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Against the ‘political rulebook’

Much of the reaction to Labour’s election success last week has been framed in terms of their ‘rewriting the rules’. One particularly explicit example of this can be seen in an article by Jonathan Freedland, an enthusiastic critic of Corbyn, pontificating that Corbyn took “the traditional political rulebook” and “put […]

The Politics of Agency

Ever since I was a philosophy student, I’ve been interested in how we conceptualise individuals and groups. The two are connected in my mind because, if groups are composed of individuals, our concept of individuals is going to condition our concept of groups and vice versa. However discussion at this […]

Cognitive triage in politics

How widespread is this? From The Confidence Men, by Ron Suskind, pg 585: Emanuel, with his day-to-day focus on “getting points on the board,” scrambled for quick results, trying to win each day’s news cycle. As Bob Rubin told one of his many acolytes in the White House during a […]

The Skilled Demagoguery of Donald J. Trump

This is disturbing and skilful stuff. A performance of populism quite unlike the rhetoric of it which we’re much more familiar with: “The other night in the debate,” he told thousands in Manchester, “they asked Ted Cruz a serious question: what do you think of waterboarding? Is it OK? I thought he’d say […]

the ‘religion’ of digital elites 

There’s a really fascinating article on Tech Crunch describing the political views of start-up founders in Silicon Valley. It makes the point that there’s a communitarian streak, albeit a very strange one, underpinning the politics of digital elites. To describe them as libertarian misses the ideological specificity of a cohesive […]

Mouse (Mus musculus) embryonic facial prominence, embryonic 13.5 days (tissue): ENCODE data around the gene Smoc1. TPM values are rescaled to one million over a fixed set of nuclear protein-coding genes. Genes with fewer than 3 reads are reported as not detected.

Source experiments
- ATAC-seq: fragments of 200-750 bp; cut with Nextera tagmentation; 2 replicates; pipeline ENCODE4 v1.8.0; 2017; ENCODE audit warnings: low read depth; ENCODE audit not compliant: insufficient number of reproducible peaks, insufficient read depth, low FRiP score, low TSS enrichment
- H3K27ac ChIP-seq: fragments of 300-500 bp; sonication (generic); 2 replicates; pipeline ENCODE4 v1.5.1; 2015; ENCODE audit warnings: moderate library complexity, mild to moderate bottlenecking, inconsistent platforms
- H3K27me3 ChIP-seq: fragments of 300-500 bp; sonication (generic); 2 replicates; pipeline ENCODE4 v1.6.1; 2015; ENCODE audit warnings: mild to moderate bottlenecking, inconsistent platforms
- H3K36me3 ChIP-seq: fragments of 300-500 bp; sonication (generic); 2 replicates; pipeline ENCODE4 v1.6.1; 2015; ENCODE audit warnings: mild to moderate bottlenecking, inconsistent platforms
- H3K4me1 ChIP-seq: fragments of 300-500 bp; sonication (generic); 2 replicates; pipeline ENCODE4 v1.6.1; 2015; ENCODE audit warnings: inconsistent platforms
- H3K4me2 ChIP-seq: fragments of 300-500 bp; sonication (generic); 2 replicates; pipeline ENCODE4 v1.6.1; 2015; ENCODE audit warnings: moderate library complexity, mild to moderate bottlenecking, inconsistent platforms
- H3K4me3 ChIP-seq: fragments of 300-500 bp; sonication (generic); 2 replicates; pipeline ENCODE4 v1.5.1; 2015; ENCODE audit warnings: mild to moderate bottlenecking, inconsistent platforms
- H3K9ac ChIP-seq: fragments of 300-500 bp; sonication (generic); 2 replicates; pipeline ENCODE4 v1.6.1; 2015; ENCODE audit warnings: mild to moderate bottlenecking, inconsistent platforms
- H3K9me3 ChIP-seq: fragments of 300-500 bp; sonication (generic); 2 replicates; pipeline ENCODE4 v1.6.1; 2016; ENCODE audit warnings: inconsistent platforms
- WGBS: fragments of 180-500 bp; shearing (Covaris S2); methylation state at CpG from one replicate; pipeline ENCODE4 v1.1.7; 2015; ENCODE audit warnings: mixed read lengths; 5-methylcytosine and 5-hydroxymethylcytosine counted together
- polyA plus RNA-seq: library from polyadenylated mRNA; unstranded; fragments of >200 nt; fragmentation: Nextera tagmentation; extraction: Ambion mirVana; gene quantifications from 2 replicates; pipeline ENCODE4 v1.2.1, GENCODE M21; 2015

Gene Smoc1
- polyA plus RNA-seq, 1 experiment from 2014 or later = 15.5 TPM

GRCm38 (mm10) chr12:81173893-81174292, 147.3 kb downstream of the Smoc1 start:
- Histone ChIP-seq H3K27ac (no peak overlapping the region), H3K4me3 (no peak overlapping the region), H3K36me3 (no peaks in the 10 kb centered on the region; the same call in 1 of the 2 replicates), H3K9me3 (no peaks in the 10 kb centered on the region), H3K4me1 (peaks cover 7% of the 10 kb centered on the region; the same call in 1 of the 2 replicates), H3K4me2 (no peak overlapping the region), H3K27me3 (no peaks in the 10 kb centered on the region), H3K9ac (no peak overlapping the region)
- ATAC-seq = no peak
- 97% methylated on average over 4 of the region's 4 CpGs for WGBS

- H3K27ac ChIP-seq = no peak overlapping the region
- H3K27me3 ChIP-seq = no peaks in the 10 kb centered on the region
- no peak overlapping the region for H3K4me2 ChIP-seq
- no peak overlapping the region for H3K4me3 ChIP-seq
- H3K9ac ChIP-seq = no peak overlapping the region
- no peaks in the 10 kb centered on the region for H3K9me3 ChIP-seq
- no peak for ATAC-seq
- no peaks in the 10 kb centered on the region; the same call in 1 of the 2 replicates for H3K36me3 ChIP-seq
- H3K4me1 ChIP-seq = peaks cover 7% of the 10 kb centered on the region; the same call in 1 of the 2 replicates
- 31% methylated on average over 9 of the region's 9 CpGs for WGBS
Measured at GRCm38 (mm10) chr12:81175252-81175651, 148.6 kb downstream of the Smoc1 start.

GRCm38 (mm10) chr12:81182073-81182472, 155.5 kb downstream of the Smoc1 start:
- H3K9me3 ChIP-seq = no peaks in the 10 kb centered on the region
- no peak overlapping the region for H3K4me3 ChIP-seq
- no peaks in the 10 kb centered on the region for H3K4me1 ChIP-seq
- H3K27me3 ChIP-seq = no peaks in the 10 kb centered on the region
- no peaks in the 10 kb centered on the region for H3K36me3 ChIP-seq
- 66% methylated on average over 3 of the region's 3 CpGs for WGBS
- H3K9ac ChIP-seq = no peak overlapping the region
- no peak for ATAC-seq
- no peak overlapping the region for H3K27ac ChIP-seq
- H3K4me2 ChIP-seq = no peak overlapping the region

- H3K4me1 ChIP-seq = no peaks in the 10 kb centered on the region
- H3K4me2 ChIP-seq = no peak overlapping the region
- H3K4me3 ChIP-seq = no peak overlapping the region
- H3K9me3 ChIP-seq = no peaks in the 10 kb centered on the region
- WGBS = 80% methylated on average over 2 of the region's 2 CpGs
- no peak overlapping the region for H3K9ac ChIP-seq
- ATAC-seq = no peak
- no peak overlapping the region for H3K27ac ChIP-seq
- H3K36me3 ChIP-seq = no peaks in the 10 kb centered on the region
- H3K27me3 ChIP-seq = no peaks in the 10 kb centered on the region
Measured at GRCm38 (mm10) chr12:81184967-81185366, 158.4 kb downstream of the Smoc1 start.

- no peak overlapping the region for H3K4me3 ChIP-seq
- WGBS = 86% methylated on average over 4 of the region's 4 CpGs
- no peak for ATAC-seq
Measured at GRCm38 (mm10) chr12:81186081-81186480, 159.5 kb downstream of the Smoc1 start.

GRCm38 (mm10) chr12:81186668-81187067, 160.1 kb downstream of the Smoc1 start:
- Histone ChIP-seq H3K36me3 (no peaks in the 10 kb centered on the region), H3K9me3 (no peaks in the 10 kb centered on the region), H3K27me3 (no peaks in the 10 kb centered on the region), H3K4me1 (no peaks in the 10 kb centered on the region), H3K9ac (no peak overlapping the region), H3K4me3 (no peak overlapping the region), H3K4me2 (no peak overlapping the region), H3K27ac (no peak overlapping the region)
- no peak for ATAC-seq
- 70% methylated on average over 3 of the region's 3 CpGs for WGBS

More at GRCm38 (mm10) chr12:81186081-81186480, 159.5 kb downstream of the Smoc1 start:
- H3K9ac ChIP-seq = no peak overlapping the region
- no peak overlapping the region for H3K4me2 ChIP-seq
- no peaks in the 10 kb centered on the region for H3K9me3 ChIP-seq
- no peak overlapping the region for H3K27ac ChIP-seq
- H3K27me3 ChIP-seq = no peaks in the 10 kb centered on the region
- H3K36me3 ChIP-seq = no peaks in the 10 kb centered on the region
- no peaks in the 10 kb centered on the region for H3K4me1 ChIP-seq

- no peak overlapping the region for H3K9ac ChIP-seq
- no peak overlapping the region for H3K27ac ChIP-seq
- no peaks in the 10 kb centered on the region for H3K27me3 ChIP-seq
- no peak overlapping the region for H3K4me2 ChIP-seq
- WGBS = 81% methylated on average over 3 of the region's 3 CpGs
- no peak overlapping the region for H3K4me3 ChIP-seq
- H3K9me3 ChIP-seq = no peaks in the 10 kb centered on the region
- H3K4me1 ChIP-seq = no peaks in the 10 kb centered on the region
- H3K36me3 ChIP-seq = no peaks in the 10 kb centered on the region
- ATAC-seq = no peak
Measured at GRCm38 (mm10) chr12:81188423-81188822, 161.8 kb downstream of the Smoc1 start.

the antinomies of blairism

Earlier today Tony Blair gave a speech in which he finally took the gloves off. As someone with a growing interest in theorising post-democracy, I found it oddly intriguing. To anyone acquainted with the writing Anthony Giddens was spewing out in the 1990s, it was familiar stuff. Despite the fact his politics would […]

The Avoidance of the Intellectual

Wonderful quote by Edward Said featured on Corey Robin’s blog: Nothing in my view is more reprehensible than those habits of mind in the intellectual that induce avoidance, that characteristic turning away from a difficult and principled position which you know to be the right one, but which you decide […]

Upper Clapton Dance (cc @Mookron)

Reading this excellent paper in the Sociological Review reminded me of this video which I’d not seen for ages: The comments on the video would be interesting to analyse in the terms Malcolm James adopts in the paper: Back when Pro Green was a G. Now he’s makin tunes to […]

What would British fascism look like?

I recently stumbled across this old* Huffington Post article by James Bloodworth, editor of Left Foot Forward, speculating about what a British fascism would look like. I don’t think it’s actually very good but it’s a fascinating question to ponder. And yet, were a far-Right government ever to win power […]

The Emperor’s New Clothes

Because we’re leaving them to their own devices The poorest are making all of the sacrifices – The cost of living crisis, house prices, the cost of a deposit, I don’t give a shit But yes of course we should address it So we will blame the deficit on people […]

What will post-democracy look like?

As anyone who reads my blog regularly might have noticed, I’m a fan of Colin Crouch’s notion of post-democracy. I’ve interviewed him about it a couple of times: once in 2010 and again in 2013. Whereas he’d initially offered the notion to illuminate a potential trajectory, in the sense that we risk becoming post-democratic, we […]